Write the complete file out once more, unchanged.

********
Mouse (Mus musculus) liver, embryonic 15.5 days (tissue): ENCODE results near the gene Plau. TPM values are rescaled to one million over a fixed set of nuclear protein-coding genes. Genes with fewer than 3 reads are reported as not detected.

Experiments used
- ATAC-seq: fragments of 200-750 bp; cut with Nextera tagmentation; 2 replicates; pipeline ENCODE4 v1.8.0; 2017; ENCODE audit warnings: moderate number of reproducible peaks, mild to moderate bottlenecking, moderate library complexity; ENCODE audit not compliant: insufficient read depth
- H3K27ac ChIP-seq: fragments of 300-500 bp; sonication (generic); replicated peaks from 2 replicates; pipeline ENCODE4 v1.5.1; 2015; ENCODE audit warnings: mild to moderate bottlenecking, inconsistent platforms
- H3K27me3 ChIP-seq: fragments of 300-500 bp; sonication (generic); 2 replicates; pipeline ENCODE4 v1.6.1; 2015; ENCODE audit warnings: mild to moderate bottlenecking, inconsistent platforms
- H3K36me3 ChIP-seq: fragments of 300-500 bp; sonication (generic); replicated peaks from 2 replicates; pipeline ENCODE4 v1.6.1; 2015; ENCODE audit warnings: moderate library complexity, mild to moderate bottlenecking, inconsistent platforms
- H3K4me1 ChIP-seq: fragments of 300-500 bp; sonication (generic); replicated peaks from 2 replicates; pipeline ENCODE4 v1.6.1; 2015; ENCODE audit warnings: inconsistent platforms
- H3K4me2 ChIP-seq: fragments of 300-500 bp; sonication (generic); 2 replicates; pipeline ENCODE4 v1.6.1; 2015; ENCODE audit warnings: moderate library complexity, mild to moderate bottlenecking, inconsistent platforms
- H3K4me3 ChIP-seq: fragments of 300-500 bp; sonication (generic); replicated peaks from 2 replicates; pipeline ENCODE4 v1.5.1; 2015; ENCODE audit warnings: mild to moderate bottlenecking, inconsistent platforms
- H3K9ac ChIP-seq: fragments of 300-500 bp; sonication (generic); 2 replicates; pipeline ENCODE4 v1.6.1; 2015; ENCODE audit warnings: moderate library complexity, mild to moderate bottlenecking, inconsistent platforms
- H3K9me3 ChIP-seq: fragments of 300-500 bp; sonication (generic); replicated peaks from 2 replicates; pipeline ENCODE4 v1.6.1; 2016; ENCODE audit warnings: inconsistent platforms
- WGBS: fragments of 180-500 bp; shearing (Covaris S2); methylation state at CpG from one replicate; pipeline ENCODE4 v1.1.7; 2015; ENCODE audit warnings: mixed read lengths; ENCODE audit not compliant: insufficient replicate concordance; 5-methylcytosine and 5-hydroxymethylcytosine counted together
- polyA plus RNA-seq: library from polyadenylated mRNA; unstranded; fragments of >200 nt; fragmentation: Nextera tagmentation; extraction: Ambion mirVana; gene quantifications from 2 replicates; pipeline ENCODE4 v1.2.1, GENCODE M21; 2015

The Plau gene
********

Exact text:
Mouse (Mus musculus) liver, embryonic 15.5 days (tissue): ENCODE results near the gene Plau. TPM values are rescaled to one million over a fixed set of nuclear protein-coding genes. Genes with fewer than 3 reads are reported as not detected.

Experiments used
- ATAC-seq: fragments of 200-750 bp; cut with Nextera tagmentation; 2 replicates; pipeline ENCODE4 v1.8.0; 2017; ENCODE audit warnings: moderate number of reproducible peaks, mild to moderate bottlenecking, moderate library complexity; ENCODE audit not compliant: insufficient read depth
- H3K27ac ChIP-seq: fragments of 300-500 bp; sonication (generic); replicated peaks from 2 replicates; pipeline ENCODE4 v1.5.1; 2015; ENCODE audit warnings: mild to moderate bottlenecking, inconsistent platforms
- H3K27me3 ChIP-seq: fragments of 300-500 bp; sonication (generic); 2 replicates; pipeline ENCODE4 v1.6.1; 2015; ENCODE audit warnings: mild to moderate bottlenecking, inconsistent platforms
- H3K36me3 ChIP-seq: fragments of 300-500 bp; sonication (generic); replicated peaks from 2 replicates; pipeline ENCODE4 v1.6.1; 2015; ENCODE audit warnings: moderate library complexity, mild to moderate bottlenecking, inconsistent platforms
- H3K4me1 ChIP-seq: fragments of 300-500 bp; sonication (generic); replicated peaks from 2 replicates; pipeline ENCODE4 v1.6.1; 2015; ENCODE audit warnings: inconsistent platforms
- H3K4me2 ChIP-seq: fragments of 300-500 bp; sonication (generic); 2 replicates; pipeline ENCODE4 v1.6.1; 2015; ENCODE audit warnings: moderate library complexity, mild to moderate bottlenecking, inconsistent platforms
- H3K4me3 ChIP-seq: fragments of 300-500 bp; sonication (generic); replicated peaks from 2 replicates; pipeline ENCODE4 v1.5.1; 2015; ENCODE audit warnings: mild to moderate bottlenecking, inconsistent platforms
- H3K9ac ChIP-seq: fragments of 300-500 bp; sonication (generic); 2 replicates; pipeline ENCODE4 v1.6.1; 2015; ENCODE audit warnings: moderate library complexity, mild to moderate bottlenecking, inconsistent platforms
- H3K9me3 ChIP-seq: fragments of 300-500 bp; sonication (generic); replicated peaks from 2 replicates; pipeline ENCODE4 v1.6.1; 2016; ENCODE audit warnings: inconsistent platforms
- WGBS: fragments of 180-500 bp; shearing (Covaris S2); methylation state at CpG from one replicate; pipeline ENCODE4 v1.1.7; 2015; ENCODE audit warnings: mixed read lengths; ENCODE audit not compliant: insufficient replicate concordance; 5-methylcytosine and 5-hydroxymethylcytosine counted together
- polyA plus RNA-seq: library from polyadenylated mRNA; unstranded; fragments of >200 nt; fragmentation: Nextera tagmentation; extraction: Ambion mirVana; gene quantifications from 2 replicates; pipeline ENCODE4 v1.2.1, GENCODE M21; 2015

The Plau gene